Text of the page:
Plant a tree, save a koala
The powerhouse behind Echidna Walkabout Nature Tours, Janine Duffy, credits her mate Scruffy with igniting her passion for and conservation of a humble Aussie icon, the koala.
“I met a koala, who I named Scruffy, in a picnic ground that we visited often, and after seeing him a few times, he became a highlight of my visits,” Janine says. “If I couldn’t find him at first, I would search until I did, and I realised that koala’s home ranges are much larger than I expected. I was also interested in his social life: did he have regular mates? I started reading books and scientific literature about koalas in the wild, and in the early 1990s there wasn’t a lot available. So, I started to write down what I observed. “
Janine’s observations of Scruffy and his mates over the ensuing years led her to a ground-breaking discovery.
“I knew Scruffy for seven years. When he died, I found him and I was devastated – though his death was natural and probably just old age. I missed him. I wanted to establish the bond I had with him with another koala, but the others in his area were less recognisable. So, I started looking for a way to tell them apart.
“I’ll never forget the day I saw it. I was looking at one koala I had called Big Boy, and just nearby was another koala: Eureka. I looked at ears, face shape, colour, spots, everything. Then I looked at the nose, and I saw it. Big Boy’s nose pattern was striking – lots of white. I ran over to Eureka, and his was totally different. Koalas can be identified by the patterns on their noses!”
Between 1992 and 2006, Janine’s research centred around koalas in the Brisbane Ranges near Melbourne and over the years became more and more detailed.
“I had a population of about 30 koalas I saw regularly. Then we had a fire. It was one of the first of the deadly, out-of-control, climate change fires. It started just near my koala research area. I watched from behind the road block as my beloved koalas faced the flames, and I couldn’t do a thing to help them.
“We lost all but three of our koalas that week – 90 per cent of the koala population was killed. Even 15 years later I still can’t write this without crying.
“I was miserable, but still had a business to run [Echidna Walkabout Nature Tours] and staff that needed work. So, we moved our tours to the You Yangs [a series of distinctive granite peaks that rise from the flat volcanic plains between Melbourne and Geelong, roughly 55km southwest of the Melbourne CBD]. On the first day, smoke still fogging the sky, I met a beautiful female koala with a tiny joey on her back. I named her Smoky, and her joey Pat. They were a symbol of a new beginning to me.
“Pat is still with us 15 years later. She had a joey we named Clancy, and it’s for him we named our not for profit: Koala Clancy Foundation.”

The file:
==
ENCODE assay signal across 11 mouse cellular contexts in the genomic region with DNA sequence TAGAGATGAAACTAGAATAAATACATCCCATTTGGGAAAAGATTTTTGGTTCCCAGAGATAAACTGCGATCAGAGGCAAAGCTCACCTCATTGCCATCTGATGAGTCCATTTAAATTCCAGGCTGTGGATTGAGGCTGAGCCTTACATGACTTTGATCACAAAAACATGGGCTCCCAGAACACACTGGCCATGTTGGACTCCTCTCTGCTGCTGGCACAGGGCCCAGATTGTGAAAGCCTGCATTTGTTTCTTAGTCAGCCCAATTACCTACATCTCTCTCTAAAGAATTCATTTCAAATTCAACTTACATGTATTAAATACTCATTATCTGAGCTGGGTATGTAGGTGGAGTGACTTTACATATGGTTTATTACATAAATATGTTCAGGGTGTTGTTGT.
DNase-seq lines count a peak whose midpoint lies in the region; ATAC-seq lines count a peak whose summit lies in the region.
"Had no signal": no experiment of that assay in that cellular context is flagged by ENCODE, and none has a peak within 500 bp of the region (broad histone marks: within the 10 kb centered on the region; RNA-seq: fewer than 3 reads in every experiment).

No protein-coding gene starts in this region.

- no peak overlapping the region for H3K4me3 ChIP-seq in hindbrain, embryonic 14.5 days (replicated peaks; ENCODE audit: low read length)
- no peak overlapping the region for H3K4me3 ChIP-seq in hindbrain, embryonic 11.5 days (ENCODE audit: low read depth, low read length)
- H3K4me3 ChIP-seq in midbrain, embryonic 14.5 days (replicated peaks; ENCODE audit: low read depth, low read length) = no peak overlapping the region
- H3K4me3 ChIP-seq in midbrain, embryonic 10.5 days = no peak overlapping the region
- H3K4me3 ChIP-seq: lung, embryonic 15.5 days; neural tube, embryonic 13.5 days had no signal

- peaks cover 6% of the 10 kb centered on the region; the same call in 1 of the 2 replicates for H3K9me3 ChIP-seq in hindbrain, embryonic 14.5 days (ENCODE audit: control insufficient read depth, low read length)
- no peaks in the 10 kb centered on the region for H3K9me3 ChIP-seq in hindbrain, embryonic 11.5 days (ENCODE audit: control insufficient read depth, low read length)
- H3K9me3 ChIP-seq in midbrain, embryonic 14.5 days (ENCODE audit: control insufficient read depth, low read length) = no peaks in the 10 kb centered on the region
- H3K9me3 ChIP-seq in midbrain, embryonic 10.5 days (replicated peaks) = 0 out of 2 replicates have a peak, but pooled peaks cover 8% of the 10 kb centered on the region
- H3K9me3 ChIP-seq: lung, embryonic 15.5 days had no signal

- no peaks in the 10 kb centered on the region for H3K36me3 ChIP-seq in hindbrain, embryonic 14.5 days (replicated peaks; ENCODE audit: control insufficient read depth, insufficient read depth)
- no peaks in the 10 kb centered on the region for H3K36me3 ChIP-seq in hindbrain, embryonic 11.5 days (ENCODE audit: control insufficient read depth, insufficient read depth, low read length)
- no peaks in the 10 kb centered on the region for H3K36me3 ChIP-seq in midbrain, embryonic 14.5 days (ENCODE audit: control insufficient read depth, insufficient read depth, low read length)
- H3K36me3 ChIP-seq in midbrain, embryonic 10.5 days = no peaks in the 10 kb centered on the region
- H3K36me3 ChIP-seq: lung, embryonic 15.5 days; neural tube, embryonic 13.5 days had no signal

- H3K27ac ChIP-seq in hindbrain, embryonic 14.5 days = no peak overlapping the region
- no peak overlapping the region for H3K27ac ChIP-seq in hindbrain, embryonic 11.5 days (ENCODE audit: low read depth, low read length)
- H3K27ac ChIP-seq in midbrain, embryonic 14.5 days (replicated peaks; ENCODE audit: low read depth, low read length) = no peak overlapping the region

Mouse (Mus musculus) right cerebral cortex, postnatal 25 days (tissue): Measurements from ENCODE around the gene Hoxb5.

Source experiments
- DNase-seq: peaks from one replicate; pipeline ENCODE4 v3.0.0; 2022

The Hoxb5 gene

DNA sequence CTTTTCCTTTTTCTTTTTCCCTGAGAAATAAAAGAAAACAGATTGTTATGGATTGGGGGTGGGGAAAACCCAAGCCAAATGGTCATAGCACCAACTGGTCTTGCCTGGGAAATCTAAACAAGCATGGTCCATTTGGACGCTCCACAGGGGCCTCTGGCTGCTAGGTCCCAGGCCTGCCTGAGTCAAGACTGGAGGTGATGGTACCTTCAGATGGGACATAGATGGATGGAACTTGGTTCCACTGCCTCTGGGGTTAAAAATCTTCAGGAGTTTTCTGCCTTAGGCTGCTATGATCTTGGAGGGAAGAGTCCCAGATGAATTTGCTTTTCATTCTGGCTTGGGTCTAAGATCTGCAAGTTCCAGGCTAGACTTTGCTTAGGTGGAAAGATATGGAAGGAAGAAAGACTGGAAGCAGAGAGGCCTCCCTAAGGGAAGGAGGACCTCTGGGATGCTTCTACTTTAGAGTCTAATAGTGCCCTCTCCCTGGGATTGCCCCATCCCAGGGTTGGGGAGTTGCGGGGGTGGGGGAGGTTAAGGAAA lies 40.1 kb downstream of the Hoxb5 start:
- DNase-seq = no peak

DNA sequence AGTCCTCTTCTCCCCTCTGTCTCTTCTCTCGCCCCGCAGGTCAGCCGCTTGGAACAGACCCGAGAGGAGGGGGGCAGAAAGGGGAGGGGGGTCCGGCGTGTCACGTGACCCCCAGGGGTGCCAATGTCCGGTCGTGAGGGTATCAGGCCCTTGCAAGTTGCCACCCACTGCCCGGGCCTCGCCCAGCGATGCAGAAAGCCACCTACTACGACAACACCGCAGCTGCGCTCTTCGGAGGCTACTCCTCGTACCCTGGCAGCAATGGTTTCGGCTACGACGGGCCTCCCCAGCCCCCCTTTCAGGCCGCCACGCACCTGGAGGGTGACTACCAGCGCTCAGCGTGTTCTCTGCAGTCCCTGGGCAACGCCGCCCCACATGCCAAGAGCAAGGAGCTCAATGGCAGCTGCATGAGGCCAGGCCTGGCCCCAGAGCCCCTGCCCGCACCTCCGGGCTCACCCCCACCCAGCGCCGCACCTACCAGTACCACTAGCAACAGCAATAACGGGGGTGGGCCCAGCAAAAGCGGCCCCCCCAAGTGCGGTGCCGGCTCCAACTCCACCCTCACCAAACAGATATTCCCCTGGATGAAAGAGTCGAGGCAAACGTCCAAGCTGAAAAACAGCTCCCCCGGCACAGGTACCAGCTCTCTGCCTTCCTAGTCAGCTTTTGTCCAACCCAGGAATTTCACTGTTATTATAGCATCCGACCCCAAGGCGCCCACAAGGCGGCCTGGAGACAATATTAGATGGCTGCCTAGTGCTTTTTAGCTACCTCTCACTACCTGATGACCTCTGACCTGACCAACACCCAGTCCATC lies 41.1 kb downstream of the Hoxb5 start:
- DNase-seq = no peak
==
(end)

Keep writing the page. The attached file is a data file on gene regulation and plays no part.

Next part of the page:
By 2020 Janine’s research was widely recognised, and being used for scientific publications. “Our discovery that koalas drink rain as it falls down the trunks of trees was written up into an important paper by the University of Sydney. My picture of Koala Pat licking a tree graced the cover of science journal Ethology, and was featured in The Guardian and Reuters worldwide.”
While the shocking megafires of Black Summer (2019/20) didn’t harm the You Yangs koalas, they killed many koalas in East Gippsland. “Our response to those fires was to accelerate our tree-planting programs, and include East Gippsland. We have now planted a total of 53,800 trees, and nearly 12,000 of those in East Gippsland this year.”
Following on from this monumental effort, Janine’s latest venture is to plant 300,000 trees by 2030.
“The You Yangs is a small range of dry hills surrounded by farmland. Approximately 100 koalas live there, but the trees are dying all around them. They’re dying from lack of moisture – it’s climate change, and it’s going to get worse. When trees die, koalas die.
“We realised that if we could just plant trees in wetter, more fertile areas around the You Yangs, the koalas would have somewhere to go. So we approached some farmers and they were enthusiastic.
“Every koala in the You Yangs needs about 3000 trees to live and 3000 trees multiplied by 100 koalas is 300,000 trees. I know these koalas personally. I won’t be happy until I’ve planted enough to save every single one of them.”
If you want to get to meet and get to know the koalas of the You Yangs, just like Janine does, there’s no better way to connect with them than by connecting with the people who are dedicated to them. “Wildlife guides and researchers know things about the animals that you can’t read in a book – only years of experience gives you this depth. On a guided tour, you get a leg-up – a special perspective – on the animals, plants or landscapes you are there to see.